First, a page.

Mackenzie and Stoljar’s (2000) description of relational autonomy will resonate with audiologists:

Relational autonomy perspectives are premised on a shared conviction that persons are socially embedded and that agents’ identities are formed within the context of social relationships and shaped by a complex of intersecting social determinants, such as race, class, gender, and ethnicity.

And a comparison of clinic variables is certainly consistent with patient-centered audiologic counseling (from Wilson & Ross, 2014):

Treading Carefully

Needless to say, patients vary in their comfort level with autonomy of any kind. Variables include patient education levels, age, the nature of decisions being considered, and the type and severity of health concerns.  Cultural differences must also be considered: in many societies, patients and families prefer health care providers to assume a paternal role, and prefer a different balance between personal autonomy and the involvement of the family in decision-making (Tauber, 2005).

So… Can Patient Autonomy and Patient-Centered Care Co-exist?

Yes — as long as we evolve with the field of bioethics.

  1. We can recognize that the classic definition of patient autonomy serves the patient well but inadvertently (and unhelpfully) overlooks the role and impact of the clinician.
  2. We can mindfully define ourselves as practitioners of relational autonomy: always honoring patient choice and agency, within a relationship-based context.

And in all likelihood, even though the terminology may not be familiar, audiologists already practice relational autonomy. We already understand how patient choice and agency is integrated into patient-centered care and shared decision making. One indicator: the communication and interpersonal skills involved in relational autonomy are already represented in audiologic counseling.


Bernstein. (2018, May). Take control of your health (exert your patient autonomy). Harvard Medical School, retrieved December 27, 2019.

Entwistle, V., et al. (2010).  Supporting patient autonomy: the importance of clinical relationships. Journal of General Internal Medicine, 25, 741–745.

Mackenzie, C, & Stoljar, N. (Eds.).(2000). Relational autonomy: Feminist perspective on autonomy, agency, and the social self. New York, NY: Oxford University Press.

Tauber, A. (2005). Patient autonomy and the ethics of responsibility. Cambridge, MA: MIT Press.

Walter, J., & Ross, L. (2014). Relational autonomy: Moving beyond the limits of isolated individualism. Pediatrics, 33(Suppl 1), S18-S23.

New Year’s Resolution, 2020: Notice More Clues



Kris English, PhD

Professor Emeritus

The University of Akron

A Conversation Overheard in Clinic:

New Patient:  My bridge party friends roll their eyes when my friend Mary joins us. Her hearing aids don’t help her and we have to shout at her all afternoon. I think my hearing is getting as bad as hers.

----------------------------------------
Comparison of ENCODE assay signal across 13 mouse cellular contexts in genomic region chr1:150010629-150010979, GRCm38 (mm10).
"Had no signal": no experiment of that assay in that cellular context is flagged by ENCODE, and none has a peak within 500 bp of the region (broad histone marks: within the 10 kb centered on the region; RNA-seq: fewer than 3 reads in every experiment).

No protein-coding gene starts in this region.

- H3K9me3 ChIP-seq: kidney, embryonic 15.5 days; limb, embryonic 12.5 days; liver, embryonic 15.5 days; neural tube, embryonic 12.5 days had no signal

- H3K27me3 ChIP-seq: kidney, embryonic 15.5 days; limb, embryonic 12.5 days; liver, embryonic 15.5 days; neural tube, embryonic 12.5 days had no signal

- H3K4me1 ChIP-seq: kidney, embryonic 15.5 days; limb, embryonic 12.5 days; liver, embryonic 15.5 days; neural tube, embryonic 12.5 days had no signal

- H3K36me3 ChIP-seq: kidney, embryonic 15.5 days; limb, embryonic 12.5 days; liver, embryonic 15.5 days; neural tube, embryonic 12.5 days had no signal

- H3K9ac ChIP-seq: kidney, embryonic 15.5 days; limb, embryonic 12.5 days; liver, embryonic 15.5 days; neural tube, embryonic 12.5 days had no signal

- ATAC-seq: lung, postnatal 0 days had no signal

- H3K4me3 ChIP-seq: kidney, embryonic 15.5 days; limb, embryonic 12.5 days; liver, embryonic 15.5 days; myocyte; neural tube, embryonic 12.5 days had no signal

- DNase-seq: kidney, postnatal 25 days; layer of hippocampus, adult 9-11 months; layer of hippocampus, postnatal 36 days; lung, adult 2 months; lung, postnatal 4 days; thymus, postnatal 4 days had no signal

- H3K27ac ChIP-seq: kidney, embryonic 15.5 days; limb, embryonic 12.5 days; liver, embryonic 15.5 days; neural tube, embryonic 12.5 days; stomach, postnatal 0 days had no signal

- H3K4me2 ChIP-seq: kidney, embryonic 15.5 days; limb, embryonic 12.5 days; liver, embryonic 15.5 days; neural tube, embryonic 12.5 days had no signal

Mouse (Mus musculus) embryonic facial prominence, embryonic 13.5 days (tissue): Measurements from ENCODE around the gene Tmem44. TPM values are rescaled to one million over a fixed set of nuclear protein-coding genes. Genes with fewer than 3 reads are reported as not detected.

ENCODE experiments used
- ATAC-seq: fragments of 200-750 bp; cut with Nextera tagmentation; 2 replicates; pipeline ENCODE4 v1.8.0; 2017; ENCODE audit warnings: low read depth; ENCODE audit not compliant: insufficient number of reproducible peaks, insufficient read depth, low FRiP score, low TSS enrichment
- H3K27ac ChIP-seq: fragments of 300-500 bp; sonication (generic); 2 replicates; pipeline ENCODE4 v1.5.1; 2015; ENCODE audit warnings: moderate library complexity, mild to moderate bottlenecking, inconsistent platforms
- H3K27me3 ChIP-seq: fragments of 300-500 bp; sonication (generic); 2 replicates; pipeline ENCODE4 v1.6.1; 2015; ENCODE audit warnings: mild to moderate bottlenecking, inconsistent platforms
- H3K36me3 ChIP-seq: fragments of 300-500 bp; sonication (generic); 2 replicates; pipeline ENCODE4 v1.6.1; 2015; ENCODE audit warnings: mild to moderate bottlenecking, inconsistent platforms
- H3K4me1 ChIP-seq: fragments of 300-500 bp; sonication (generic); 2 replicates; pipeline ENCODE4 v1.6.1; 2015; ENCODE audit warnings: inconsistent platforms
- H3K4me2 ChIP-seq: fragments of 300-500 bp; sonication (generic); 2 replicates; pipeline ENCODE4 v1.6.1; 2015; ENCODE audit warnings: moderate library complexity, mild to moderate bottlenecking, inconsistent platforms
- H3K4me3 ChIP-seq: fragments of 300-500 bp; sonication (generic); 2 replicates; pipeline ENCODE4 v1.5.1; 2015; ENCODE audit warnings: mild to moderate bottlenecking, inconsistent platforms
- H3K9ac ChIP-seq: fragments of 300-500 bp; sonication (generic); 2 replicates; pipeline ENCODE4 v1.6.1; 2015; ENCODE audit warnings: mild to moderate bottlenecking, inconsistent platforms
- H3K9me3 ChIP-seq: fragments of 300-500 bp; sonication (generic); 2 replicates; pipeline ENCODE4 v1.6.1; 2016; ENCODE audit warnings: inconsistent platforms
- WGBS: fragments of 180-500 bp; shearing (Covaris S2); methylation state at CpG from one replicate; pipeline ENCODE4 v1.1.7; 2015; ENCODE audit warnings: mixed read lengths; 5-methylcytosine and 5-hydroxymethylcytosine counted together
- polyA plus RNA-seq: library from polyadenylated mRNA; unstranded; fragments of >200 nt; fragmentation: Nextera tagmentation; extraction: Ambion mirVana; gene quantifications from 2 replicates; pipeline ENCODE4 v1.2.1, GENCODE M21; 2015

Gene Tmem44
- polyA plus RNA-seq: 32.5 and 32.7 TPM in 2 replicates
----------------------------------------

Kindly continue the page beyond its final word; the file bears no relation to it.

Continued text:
Audiologist: Feel free to give her my number, I could probably adjust her aids.


The attentive reader will immediately spot a communication mismatch (Clark & English, 2019). The patient was dropping a clue regarding her own hearing, but as professional problem-solvers, we can find it hard to resist the fixable problem. As a consequence, the audiologist didn’t notice that the patient used an indirect opening to discuss her own worries. (Fortunately, her next attempt was quite direct and everyone was back on track.)

The Challenge of Indirect Comments: Easy to Miss

This patient’s indirect approach is likely more common than not. For instance, Adams et al. (2012) recorded 79 patients’ encounters with 27 physicians, and identified 190 patient emotional-state comments. Of these, 58% were indirectly stated (e.g., “that’s the hardest part”).

From their evaluation of 116 clinical conversations, Levinson et al. (2000) provide an instructive dialogue with an indirect — and missed — clue:

“Most often, emotional clues were embedded in a biomedical examination (e.g., during pauses in measurement of blood pressure). Typically, such clues were raised indirectly when the conversation touched on an emotional issue…

Physician: Your blood pressure is looking good; 140 over 70, pretty good.

Patient: My sister was in a car accident 4 weeks ago, and she’s been…

Physician: How’s she doing?

Patient: She’s staying with me, she’s doing better, she gets dizzy a lot.

Physician: Dear me, any neck injuries?

Patient: I know they checked her, and they said it’s OK” (p. 1024).

Why Indirect?

We can certainly understand the indirect approach: patients may feel embarrassed, or worry about what will happen if they put their thoughts into words. They may not be sure they can trust their clinician with personal disclosures. We “test the waters” like this ourselves, to determine if a communication partner is attentive and receptive.

Understanding the reasons for indirectness is a start; if we hope to be helpful, we also need to notice the clues.

“Try to Be One of Those People…”

An achievable goal for the New Year might be to channel our inner Sherlock Holmes and be more alert to patient clues. As Charon (2017) puts it, “Henry James’s dictum to novelists, ‘Try to be one of those people on whom nothing is lost’ … can also be said to listeners” (p. 166).

A Note to Preceptors and Clinical Instructors

For those who supervise students, consider this assignment: keep a journal or log of patient comments, organized as direct or indirect clues, to determine the proportion of each over a period of time. Learning objectives: (1) Demonstrate attention to patient concerns; (2) Demonstrate “close listening” skills relative to patient concerns; (3) Demonstrate journaling/reflection skills (a recommended practice for professional growth per Schön, 1987).